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D-Day Landing on Gold Beach

Discussion in 'Gold Beach' started by Jim, Oct 11, 2007.

  1. Jim

    Jim New Member

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    Force `G', containing the ships carrying the assault waves to Gold Beach, arrived at the point from which the landing craft were to be launched just before dawn on Tuesday 6 June. At 0535hrs HMS Bulolo, with Commodore Douglas-Pennant, the Naval Commander Force `G', on hoard dropped anchor seven miles out from the beach amid a great armada of vessels. At the heart of this fleet of ships were the eight large infantry landing ships, LSI(L). Each of these converted merchant ships, ranging in size from 10,000 to 14,000 tons, carried 18 assault landing craft (L:)A) slung from their davits. Almost immediately, troops began to fill the craft and prepare for the landings. Closer to shore, the cruisers Orion, Ajax, Argonaut, Emerald and Flores adjusted their positions and swung their turrets southwards, fixing a head on the German coastal batteries that were their targets. The coastline was quiet; complete tactical surprise had been achieved.

    Landing Ship Tank (LST) loaded with medical personnel and transport from British 50th Division approaches the Normandy shore. These very large craft with a loaded displacement of over 3,700 tons were able to beach for unloading. They were capable of carrying 300 troops and 60 tanks or vehicles. A number of them were fitted for casualty evacuation; this was probably one of them.

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    In the first few minutes after dawn, just as the sun rose into an overcast and storm-laden sky, medium and heavy bombers droned overhead to begin their bombing runs on the strongpoint’s of Hitler’s Atlantic Wall. Sheets of yellow flame and billowing clouds of smoke and dust began to mark the shoreline and the rumble of huge detonations rippled across the sea. The bombardment was now taken up by the cruisers and their 6 and 8in guns began to add their weight of shell to the destruction of the German defences. Then, one by one, the flotilla of small vessels began to assemble and make for the shore, with spray flying over their blunt bows from the choppy sea. In the lead were the tank landing craft carrying the DD tanks, with the smaller assault landing craft weaving amongst them. On the flanks were rocket-firing craft and tank landing craft with 4.7in guns. Protecting the flotillas from air attack were LCT(F)s, the cannon firing antiaircraft flak ships, and as the ships closed inexorably on the beaches, they too switched their attention to the beach defences.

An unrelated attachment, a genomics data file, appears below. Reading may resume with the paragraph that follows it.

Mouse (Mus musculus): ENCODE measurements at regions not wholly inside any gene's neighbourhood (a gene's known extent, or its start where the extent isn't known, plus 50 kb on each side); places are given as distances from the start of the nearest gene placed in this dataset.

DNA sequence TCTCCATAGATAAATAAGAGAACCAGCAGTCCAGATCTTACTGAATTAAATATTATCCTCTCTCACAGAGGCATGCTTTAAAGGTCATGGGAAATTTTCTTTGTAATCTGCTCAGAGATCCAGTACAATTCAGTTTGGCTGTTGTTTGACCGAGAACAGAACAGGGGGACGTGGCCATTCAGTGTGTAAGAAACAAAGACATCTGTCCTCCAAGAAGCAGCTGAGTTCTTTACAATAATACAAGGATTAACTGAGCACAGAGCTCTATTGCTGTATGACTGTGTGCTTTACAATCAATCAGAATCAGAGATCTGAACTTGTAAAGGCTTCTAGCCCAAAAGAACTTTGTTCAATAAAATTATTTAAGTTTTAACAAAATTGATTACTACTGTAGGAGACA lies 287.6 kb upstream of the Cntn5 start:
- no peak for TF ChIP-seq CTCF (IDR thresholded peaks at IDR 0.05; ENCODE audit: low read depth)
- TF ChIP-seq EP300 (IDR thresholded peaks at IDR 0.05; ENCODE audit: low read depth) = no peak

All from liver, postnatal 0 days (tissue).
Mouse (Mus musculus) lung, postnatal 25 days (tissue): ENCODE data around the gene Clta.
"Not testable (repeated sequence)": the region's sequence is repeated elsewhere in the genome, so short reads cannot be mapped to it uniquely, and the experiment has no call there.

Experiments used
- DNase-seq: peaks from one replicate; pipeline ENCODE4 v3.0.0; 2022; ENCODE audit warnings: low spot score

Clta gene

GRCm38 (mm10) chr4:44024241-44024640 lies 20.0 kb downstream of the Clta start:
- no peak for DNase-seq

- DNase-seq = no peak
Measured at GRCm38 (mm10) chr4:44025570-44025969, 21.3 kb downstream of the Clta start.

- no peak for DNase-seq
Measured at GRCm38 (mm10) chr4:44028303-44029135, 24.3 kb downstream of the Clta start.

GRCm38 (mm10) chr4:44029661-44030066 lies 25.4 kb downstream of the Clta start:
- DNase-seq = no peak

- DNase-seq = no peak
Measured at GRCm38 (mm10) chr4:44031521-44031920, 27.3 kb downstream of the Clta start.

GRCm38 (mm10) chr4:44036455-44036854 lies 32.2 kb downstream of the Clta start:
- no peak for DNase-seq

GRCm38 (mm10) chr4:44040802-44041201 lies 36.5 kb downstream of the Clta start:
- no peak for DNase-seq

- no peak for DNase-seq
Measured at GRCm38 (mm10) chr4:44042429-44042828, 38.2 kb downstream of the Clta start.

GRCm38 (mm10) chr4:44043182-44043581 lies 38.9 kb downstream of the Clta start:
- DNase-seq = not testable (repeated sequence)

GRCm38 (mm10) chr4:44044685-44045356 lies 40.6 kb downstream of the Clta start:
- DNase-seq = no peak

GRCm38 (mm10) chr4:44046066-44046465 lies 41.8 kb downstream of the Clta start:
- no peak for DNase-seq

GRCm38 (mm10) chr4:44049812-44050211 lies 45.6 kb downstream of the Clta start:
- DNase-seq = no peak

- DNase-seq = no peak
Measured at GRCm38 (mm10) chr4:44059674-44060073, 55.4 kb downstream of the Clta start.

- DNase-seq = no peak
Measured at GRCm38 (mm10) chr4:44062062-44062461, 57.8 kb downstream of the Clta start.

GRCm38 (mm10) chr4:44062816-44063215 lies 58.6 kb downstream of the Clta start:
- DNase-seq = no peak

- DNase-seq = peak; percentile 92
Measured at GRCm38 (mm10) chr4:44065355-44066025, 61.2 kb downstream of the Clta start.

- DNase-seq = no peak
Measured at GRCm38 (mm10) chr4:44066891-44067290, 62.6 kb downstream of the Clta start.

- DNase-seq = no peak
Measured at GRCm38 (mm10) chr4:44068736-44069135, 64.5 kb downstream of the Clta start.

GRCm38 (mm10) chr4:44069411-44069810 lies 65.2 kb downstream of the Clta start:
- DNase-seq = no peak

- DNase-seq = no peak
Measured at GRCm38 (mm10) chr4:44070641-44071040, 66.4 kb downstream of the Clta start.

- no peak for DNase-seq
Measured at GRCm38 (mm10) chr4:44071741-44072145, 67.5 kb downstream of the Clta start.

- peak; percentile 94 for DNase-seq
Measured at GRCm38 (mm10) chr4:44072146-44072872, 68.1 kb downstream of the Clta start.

Gold Beach, King Sector mid morning 6th June. The left foreground shows the track running inland from the beach up to the Mont Fleury battery through the antitank ditch. The extreme right of the picture shows the beach curving into jig Sector, at about the position of strongpoint WN 35 at Hable deHeurlot.

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    At 0730hrs, the leading waves hit the beach. The DD tanks, which were to be launched 5,000 yards out and become the vanguard of the landings, were released much closer to the shore because of the rough seas, other landing craft took their charges all the way in and landed them straight onto the beach. The changes of plan caused confusion and delayed their arrival. They reached the beach at about the same time as the infantry and almost simultaneous with the LCTs carrying the specialised armour of 79th Division. All of these craft jostled together for landing space and weaved alarmingly through the underwater obstacles which had broken through the surface of the water. The orderly lines of craft that had ploughed relentlessly towards the French shore for the past six miles now broke up as each vessel made its own final run-in and attempted to touch down safely. Here and there craft hit mines mounted on poles and great water spouts shot up from beneath the ships. Others swung crazily over as steel hedgehogs ripped jagged holes in their hulls. All around them the air zipped and cracked with bullets as the Germans opened fire on the invaders.